Silverwood Theme Park could be expanding, with the hint of new rides to come.
The Athol theme park is pursuing a zoning change on a neighboring 95-acre parcel owned by park owner Gary Norton, who hopes to one day extend attractions there.
"At this time it's very preliminary," said park spokeswoman Nancy DiGiammarco. "We don't have anything specific we're looking at to add there, but we're always talking about new attractions. 'Gee, what could we be building next?'"
A Kootenai County examiner will hold a hearing in June over the proposal to change the parcel from rural to commercial.
Currently the acreage, separated from the park by the gravel Brunner Road, only contains Silverwood's sewer treatment facility.
The park only plans to build attractions on a portion of the parcel, DiGiammarco said, though she didn't know the exact acreage.
"Our owner is an individual that is always thinking of new ideas and new attractions, so that could happen at any time," she said. "Our first step is to change from rural to commercial, and I imagine from that point on, designs will start being created."
Rumors that the company would build a hotel on the land aren't true, she added.
"Just attractions, doing what we do best," she said, adding that the zone change would also allow the sewage plant to remain there permanently.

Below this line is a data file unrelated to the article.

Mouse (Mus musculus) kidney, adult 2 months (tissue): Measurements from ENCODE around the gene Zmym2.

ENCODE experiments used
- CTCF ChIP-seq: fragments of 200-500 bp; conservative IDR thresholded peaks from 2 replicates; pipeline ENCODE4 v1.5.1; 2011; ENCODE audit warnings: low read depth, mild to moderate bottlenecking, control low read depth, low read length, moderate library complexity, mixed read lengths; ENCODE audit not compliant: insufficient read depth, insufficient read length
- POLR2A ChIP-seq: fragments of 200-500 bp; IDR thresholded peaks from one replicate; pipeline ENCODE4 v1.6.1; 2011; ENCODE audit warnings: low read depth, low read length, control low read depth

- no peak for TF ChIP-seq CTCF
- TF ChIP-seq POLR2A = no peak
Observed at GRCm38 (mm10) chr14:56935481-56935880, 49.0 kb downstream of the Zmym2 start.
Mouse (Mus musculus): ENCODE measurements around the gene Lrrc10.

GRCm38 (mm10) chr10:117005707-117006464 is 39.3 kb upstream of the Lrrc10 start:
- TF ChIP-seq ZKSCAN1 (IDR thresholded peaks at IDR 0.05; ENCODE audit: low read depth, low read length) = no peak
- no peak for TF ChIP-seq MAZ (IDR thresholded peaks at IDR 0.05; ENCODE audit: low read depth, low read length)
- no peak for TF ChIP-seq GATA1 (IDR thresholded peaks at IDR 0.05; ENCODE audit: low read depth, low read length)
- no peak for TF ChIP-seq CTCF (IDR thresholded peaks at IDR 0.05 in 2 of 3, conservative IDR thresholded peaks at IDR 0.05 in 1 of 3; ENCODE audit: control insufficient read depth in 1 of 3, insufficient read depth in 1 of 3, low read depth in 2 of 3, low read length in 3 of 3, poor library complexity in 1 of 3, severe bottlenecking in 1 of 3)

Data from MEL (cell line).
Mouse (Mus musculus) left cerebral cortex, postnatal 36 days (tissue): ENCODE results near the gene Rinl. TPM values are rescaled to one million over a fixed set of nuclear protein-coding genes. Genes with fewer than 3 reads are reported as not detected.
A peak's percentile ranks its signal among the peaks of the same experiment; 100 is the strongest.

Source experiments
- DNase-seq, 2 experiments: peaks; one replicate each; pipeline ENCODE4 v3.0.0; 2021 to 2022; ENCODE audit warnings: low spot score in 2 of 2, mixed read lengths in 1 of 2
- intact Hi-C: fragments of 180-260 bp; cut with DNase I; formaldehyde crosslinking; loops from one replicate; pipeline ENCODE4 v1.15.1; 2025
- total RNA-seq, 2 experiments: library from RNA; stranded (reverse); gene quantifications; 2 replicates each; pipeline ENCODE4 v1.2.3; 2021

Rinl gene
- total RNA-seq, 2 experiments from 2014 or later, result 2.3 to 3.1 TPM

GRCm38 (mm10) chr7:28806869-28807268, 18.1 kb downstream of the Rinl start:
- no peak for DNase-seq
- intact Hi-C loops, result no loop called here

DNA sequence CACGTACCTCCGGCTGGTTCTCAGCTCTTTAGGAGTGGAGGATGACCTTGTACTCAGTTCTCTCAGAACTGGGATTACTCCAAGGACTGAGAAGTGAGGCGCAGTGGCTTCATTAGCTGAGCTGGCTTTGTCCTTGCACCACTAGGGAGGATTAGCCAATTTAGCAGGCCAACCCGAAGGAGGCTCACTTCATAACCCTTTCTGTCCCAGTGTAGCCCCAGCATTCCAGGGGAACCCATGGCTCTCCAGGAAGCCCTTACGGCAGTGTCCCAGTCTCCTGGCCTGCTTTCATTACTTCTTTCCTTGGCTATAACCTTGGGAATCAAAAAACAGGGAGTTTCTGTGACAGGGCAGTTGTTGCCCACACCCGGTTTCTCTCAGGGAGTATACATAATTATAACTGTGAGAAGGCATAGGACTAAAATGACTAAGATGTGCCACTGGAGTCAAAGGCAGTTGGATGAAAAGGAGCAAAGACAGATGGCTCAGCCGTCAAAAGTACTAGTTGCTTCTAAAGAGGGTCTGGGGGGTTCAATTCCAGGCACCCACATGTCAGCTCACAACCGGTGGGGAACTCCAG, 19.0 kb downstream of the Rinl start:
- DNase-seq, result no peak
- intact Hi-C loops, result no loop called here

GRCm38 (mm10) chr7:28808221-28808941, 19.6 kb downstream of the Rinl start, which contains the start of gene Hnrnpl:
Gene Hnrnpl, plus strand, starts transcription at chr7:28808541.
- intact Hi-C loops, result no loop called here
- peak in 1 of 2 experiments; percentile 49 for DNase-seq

The park is pursuing the rezoning now because of pending transportation projects in the area, she added.
"There are other things happening around us," she said. "Right now seems to be the time to get all this taken care of."
The hearing is scheduled for 6 p.m. on June 2 in hearing Room 1 of the county Administration Building on Government Way.
The expansion has raised concerns for Athol resident Paige Lewis, who said she moved to the area six years ago to have a remote homestead.
The latest attractions Silverwood has brought in have ruffled her quiet living with noise and a bad view, the 60-year-old said.
She doesn't like the idea of more.
"We bought out here because it's rural, not because we wanted to live in Anaheim," said Lewis, who lives about two miles from the park.
She added that Silverwood management might change its mind and put in a hotel later, which could bring in disorderly neighbors.
"Once it's zoned commercial, there is no stopping what they want to put out there," Lewis said.
DiGiammarco said Norton has confirmed that no hotel is ever going to happen.
Silverwood is currently investing $2 million on new attractions at its water park, including the "Richocet Rapids" raft ride.
The park sits on about 216 acres, with more than 65 rides, slides, shows and attractions. It opened in 1988, and has grown to become the most attended attraction in the state of Idaho, DiGiammarco said.
"I believe Silverwood has brought something unique and different to North Idaho, making sure our region stands out as a tourist destination," she said.